candlestick

April 1848-March 1849


The Collected Letters, Volume 23


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JWC TO MARY RUSSELL; 29 December 1848; DOI: 10.1215/lt-18481229-JWC-MR-01; CL 23: 191-192


JWC TO MARY RUSSELL

5 Cheyne Row 29th December [1848]

My dear Mrs Russell

Here is another year done—and you and I are still here to say ‘rest in peace’ to it. I hope the new one finds you better in health than you were last winter— There has been a sad time again in your neighbourhood—it is very strange why Dumfries should be so particularly visited by this disease—“dirty”? why yes! but can anyone say it is to be compared in dirt to St Giles s1 and many other parts of London and Edin where there has been next to no cholera at all—then they talk of the water—but the Thames at Chelsea must be infinitely more impure water than the Nith at Dumfries The finest, thought of all was Lochor Moss being the cause!—and all the people living on and nearest to the Moss having no cholera at all! What does Dr Russell think? There has been much sickness here tho pretty free from Cholera—chiefly smallpox and scarlet fever— I do think these mild winters are dreadfully unwholesome— Still I individually may be thankful for the delay of the frost as I am still going about, free from cough— I suffer plenty with my headachs and sickness at stomach—but all that only lay me up for a day at a time—and I have got to be quite content if I can only keep out of bed and the confinement of my own room during winter.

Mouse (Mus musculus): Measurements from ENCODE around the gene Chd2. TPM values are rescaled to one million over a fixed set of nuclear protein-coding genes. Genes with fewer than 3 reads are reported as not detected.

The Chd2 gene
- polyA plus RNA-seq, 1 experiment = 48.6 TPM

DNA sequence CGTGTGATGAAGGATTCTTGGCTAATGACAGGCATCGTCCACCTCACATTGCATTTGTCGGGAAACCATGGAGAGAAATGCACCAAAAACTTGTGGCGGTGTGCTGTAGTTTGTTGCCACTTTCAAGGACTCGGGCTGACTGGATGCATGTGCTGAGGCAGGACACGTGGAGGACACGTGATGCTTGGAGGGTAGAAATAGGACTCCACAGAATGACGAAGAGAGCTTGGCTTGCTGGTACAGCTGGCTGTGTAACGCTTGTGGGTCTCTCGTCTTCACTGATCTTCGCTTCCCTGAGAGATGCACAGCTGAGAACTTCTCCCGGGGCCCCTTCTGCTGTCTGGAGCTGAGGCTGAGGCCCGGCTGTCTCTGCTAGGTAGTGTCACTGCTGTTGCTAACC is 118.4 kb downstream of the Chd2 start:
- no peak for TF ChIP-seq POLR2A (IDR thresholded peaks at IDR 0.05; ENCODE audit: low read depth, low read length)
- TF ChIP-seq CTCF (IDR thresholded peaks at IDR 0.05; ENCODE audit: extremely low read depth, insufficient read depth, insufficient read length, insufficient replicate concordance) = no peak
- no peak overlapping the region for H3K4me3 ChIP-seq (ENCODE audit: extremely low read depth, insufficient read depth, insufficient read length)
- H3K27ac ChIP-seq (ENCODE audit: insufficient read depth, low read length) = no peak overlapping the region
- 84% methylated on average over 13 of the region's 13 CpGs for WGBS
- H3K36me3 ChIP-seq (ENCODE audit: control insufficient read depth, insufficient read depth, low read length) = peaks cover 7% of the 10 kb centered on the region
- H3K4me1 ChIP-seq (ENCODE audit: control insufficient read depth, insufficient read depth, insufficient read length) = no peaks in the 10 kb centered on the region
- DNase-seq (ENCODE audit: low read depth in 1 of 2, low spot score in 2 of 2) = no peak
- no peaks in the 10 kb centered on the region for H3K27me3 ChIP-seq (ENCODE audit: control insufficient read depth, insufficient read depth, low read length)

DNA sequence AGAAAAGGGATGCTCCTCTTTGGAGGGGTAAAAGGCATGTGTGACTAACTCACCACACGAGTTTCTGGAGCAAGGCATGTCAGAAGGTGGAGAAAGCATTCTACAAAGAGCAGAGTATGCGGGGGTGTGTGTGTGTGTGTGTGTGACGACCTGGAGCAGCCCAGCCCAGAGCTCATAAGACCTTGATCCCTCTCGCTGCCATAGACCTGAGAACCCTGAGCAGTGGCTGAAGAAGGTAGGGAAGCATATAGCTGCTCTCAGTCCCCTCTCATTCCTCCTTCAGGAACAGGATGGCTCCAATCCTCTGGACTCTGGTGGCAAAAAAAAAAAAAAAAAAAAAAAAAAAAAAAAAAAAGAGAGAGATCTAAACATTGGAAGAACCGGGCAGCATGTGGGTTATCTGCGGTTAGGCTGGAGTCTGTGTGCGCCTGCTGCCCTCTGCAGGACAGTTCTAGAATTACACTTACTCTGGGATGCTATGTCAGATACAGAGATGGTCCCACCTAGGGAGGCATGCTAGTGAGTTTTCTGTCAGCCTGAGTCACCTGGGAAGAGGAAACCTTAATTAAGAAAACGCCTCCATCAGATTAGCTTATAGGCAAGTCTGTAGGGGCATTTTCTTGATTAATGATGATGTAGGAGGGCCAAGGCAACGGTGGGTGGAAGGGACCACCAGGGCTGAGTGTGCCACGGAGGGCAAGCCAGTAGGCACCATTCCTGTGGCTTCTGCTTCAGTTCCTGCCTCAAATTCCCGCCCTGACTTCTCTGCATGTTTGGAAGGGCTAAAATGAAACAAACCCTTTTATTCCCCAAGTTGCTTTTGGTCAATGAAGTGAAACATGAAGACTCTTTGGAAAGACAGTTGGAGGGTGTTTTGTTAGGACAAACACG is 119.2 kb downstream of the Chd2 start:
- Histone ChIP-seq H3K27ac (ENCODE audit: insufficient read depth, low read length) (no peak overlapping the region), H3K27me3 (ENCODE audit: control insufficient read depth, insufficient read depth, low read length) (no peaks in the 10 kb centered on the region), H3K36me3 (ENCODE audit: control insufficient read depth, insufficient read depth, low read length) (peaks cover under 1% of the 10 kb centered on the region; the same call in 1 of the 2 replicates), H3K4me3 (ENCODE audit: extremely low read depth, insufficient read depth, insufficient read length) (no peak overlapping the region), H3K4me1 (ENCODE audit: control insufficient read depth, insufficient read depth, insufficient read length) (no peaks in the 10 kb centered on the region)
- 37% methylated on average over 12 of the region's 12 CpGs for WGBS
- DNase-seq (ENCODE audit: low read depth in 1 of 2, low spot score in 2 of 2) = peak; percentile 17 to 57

Pray write me a good long letter about your self and Father and Husband and every body I know there— You have no notion how welcome a letter of home news always is to me, even when there is nothing new or strange to tell

I went no further than Hampshire this autumn we staid six weeks at a fine Place called the Grange, belonging to Lord Ashburton—the visit was anything but a retirement—for in London we should not have seen half as many people—the House being filled with company the whole time—on my return to town I had to undergo a change of servant—if change it can be called this time—the nice little woman I had had these two years had made up her mind at last to conclude her five-years courtship and go off with her husband to live in Jersey— I was very sorry for I had got to like her extremely well—and she was very sorry too, but people must get married before all! She was quite willing however to wait till I could get “settled” (as they call it here) to my mind—and before I had so much as begun to unsettle myself, there came a letter from my old Helen, giving me to know that her irish adventure had been no go, that she was returned to Kircaldy keeping “a small shop” there, which was not like to be a go either and in short that she would like to go to service again— If I knew any place for her in London— It was plain enough she wished to come back here— and in my horror of strangers I told her to come then since Ann was going at any rate— I hardly think I did wisely—the two years of insubordination and breaking up of all old habits were likely to have increased all the faults it had taken me so long to put down in her—and I do find her very tiresome as yet—and if she do not improve thro the winter I shall have to change again when the warm weather comes, and I am likely to keep on foot—

I send you a Christmas book—written by the cleverest popular writing we have just now—but hardly worthy of him I think—the plates are the best of it2

I send too a money order for Margaret and Mary's3 tea and what else you like—and two worsted things to keep their heads warm—

God bless you dear Mrs Russell and all who are dear to you

Ever yours affectionately

Jane W. Carlyle